United States Nuclear Regulatory Commission - Protecting People and the Environment

U.S. Nuclear Regulatory Commission

Question 145: Automated personnel contamination monitors

("portal monitors") are used at nuclear power plants to

detect radioactive surface contamination on the skin and

clothing of workers. The alarm setpoints for these

monitors are maintained very low to detect low levels of

surface contamination and hot particles. Implementation of

the "respirator ALARA rule," [10 CFR 20.1702 and 20.1703

(b) (1)] may result in intakes of radioactive material by

workers that will trigger the alarms on these monitors.

Would the NRC object if, to facilitate compliance with the

"new respirator ALARA rule", portal monitor set points were

raised to a more reasonable level?

Answer: Set points for automated personnel contamination

monitors are established by, and can be changed by,

licensees without NRC approval. NRC has no requirement

that licensees use automated personnel monitors nor does it

have numerical guidance on set points for these monitors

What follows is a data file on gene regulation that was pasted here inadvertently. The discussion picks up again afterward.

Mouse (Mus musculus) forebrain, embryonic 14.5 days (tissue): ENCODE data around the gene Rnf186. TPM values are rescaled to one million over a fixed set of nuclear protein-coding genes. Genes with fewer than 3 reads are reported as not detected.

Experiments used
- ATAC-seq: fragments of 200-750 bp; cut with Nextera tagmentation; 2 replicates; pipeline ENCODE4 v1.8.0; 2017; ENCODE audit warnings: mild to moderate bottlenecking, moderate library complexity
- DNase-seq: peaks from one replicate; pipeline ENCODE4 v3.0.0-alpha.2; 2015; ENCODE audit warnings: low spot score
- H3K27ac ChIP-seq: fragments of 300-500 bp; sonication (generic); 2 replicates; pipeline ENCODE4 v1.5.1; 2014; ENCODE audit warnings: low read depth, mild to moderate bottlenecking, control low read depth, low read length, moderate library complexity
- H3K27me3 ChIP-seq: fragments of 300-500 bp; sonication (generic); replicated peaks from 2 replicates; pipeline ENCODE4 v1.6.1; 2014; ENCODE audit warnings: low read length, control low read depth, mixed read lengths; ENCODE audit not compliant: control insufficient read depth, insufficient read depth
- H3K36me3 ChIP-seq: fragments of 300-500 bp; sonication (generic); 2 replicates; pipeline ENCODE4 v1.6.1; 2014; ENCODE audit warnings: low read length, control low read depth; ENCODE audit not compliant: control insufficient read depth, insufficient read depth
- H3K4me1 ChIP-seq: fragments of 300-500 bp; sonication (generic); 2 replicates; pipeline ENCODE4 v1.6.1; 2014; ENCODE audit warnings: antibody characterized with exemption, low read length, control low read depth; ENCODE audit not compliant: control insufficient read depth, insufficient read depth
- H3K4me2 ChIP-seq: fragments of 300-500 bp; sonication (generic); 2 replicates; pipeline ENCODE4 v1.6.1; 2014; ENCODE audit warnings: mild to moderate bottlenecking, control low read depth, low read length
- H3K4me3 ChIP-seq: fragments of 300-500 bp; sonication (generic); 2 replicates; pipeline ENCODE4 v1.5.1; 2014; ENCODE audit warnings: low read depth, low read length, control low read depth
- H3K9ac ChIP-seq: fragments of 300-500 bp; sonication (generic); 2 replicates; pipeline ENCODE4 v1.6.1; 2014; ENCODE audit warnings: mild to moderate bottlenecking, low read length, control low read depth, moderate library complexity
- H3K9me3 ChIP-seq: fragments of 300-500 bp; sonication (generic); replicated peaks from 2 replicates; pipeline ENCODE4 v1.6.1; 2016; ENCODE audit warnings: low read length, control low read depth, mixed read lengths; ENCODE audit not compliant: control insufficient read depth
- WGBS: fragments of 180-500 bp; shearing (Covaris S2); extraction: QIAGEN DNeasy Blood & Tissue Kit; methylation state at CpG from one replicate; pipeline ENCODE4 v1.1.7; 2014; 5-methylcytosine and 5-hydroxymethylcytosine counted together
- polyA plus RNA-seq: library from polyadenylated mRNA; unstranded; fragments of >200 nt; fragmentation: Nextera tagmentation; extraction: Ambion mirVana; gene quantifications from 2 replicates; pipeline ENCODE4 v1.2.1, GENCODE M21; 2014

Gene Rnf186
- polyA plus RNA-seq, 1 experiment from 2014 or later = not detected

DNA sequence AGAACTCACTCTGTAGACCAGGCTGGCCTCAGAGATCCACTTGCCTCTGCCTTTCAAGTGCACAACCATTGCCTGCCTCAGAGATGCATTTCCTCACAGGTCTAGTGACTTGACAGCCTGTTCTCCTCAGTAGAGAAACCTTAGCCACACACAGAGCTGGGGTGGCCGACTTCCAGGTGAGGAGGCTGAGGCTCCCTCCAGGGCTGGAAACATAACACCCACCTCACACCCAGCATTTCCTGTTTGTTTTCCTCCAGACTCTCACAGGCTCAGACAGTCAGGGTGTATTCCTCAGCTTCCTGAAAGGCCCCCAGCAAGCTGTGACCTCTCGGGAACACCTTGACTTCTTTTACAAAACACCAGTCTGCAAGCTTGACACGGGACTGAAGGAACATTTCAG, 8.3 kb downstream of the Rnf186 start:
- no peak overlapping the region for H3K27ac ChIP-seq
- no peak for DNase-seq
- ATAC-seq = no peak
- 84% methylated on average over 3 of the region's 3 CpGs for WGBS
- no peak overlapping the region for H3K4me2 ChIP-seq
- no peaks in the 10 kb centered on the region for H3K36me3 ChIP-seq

(unless a licensee has committed to using automated

personnel contamination monitors, with a particular set

point in a license application). However, if a licensee

uses these monitors and the monitor alarms because of an

intake (rather than because of external contamination),

that intake should be evaluated. The question implies that

the detection of small intakes of radioactive material

using these monitors is undesirable and should be avoided

by raising the monitor set points above their current

levels. This is not necessarily the case. At least one

nuclear power reactor licensee has recognized that the

sensitivity of these monitors for detecting intakes can be

used to advantage in internal "passive internal monitoring

program" for workers for whom individual monitoring for

intake is not required by 10 CFR 20.1502 (b). That

licensee plans to use these monitors with a setpoint that

results in the reliable detection of internal contamination

equivalent to 1% of the ALI for mixtures of radionuclides

encountered in the licensee's plant. (Reference: 10 CFR


Page Last Reviewed/Updated Thursday, March 29, 2012